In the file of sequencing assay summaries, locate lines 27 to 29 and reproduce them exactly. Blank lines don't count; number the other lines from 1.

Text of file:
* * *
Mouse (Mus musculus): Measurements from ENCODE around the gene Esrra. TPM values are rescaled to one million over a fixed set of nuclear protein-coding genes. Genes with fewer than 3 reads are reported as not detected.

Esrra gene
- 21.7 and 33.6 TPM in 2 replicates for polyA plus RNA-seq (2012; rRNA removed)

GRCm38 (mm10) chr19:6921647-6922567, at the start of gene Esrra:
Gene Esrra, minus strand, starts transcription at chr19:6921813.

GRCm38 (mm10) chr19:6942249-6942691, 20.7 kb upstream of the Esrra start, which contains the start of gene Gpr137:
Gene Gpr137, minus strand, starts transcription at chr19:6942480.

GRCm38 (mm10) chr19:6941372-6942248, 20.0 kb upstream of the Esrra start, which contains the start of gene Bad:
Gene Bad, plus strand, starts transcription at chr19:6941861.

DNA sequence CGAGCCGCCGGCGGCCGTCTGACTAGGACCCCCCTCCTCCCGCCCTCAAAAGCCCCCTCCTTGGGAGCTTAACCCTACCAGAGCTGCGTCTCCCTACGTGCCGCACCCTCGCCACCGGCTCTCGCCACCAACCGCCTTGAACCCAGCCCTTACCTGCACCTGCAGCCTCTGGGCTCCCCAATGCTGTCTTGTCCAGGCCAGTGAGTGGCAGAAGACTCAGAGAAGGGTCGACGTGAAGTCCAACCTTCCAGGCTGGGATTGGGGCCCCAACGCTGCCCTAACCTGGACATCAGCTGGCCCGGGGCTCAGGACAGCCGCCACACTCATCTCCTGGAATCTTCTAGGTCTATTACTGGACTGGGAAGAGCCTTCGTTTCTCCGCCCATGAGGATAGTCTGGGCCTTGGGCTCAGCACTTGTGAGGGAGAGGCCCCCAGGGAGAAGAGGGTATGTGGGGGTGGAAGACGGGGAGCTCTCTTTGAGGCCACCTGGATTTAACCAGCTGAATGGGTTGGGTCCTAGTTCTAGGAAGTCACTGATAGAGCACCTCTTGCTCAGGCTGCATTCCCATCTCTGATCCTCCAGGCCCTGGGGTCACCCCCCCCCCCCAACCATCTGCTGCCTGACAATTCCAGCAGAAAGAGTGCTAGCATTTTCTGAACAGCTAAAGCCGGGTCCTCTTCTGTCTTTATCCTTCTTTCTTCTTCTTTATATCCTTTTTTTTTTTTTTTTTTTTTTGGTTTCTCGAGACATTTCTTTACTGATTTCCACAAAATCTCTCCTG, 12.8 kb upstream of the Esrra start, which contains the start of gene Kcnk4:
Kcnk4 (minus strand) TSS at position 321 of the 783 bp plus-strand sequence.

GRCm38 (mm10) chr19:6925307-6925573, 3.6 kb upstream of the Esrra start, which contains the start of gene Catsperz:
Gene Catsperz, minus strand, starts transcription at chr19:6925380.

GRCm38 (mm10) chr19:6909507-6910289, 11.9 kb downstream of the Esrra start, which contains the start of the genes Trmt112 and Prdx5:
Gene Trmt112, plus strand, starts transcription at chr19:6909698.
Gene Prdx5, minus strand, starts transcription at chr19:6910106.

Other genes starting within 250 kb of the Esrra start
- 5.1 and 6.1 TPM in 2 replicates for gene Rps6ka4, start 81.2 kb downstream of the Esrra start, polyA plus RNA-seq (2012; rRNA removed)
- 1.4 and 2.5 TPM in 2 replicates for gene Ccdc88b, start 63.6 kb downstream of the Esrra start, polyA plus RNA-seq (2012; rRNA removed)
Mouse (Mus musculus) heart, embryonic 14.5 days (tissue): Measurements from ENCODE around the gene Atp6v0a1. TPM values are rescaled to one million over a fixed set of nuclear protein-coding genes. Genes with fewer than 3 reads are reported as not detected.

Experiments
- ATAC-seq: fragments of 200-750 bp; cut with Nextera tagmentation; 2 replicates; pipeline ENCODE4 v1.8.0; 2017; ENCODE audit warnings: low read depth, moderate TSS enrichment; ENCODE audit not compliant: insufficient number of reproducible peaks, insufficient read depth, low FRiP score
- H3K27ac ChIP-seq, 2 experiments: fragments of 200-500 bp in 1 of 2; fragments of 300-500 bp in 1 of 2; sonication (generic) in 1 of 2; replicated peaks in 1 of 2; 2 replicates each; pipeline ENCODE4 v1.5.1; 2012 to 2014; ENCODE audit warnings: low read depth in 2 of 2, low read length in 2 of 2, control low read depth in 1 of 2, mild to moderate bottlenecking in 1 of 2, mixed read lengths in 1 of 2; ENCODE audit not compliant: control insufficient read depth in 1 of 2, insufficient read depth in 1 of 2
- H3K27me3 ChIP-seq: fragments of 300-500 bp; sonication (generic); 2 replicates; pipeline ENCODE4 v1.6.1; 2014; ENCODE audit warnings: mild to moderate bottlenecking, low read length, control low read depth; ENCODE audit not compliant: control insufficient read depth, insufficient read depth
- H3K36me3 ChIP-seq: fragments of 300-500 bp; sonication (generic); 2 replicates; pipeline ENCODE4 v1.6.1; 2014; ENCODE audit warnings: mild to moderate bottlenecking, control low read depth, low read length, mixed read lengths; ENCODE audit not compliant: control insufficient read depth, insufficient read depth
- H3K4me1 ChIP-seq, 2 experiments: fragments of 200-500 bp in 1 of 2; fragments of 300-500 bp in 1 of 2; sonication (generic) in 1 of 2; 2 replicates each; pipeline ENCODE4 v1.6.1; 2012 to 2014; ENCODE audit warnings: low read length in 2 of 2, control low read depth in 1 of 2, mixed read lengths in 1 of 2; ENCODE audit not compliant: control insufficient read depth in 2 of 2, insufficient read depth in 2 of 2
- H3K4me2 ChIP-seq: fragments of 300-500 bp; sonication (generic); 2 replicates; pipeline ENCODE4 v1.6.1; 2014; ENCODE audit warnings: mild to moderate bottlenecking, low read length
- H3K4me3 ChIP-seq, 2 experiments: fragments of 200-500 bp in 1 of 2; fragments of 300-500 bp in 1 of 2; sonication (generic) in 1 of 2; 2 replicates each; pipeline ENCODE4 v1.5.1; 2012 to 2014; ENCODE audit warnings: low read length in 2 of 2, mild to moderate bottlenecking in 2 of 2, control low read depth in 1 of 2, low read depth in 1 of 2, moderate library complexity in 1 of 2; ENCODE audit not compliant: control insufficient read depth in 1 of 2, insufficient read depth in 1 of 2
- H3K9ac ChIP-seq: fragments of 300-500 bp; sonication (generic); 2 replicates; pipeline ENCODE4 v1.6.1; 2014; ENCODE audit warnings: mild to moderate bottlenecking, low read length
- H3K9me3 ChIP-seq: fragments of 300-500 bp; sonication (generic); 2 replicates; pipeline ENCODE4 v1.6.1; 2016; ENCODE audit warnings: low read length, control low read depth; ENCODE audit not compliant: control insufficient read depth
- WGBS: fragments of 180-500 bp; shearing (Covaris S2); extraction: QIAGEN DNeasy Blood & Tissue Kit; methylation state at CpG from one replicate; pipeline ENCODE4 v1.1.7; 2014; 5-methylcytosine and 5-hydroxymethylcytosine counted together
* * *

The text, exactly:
- H3K4me2 ChIP-seq: fragments of 300-500 bp; sonication (generic); 2 replicates; pipeline ENCODE4 v1.6.1; 2014; ENCODE audit warnings: mild to moderate bottlenecking, low read length
- H3K4me3 ChIP-seq, 2 experiments: fragments of 200-500 bp in 1 of 2; fragments of 300-500 bp in 1 of 2; sonication (generic) in 1 of 2; 2 replicates each; pipeline ENCODE4 v1.5.1; 2012 to 2014; ENCODE audit warnings: low read length in 2 of 2, mild to moderate bottlenecking in 2 of 2, control low read depth in 1 of 2, low read depth in 1 of 2, moderate library complexity in 1 of 2; ENCODE audit not compliant: control insufficient read depth in 1 of 2, insufficient read depth in 1 of 2
- H3K9ac ChIP-seq: fragments of 300-500 bp; sonication (generic); 2 replicates; pipeline ENCODE4 v1.6.1; 2014; ENCODE audit warnings: mild to moderate bottlenecking, low read length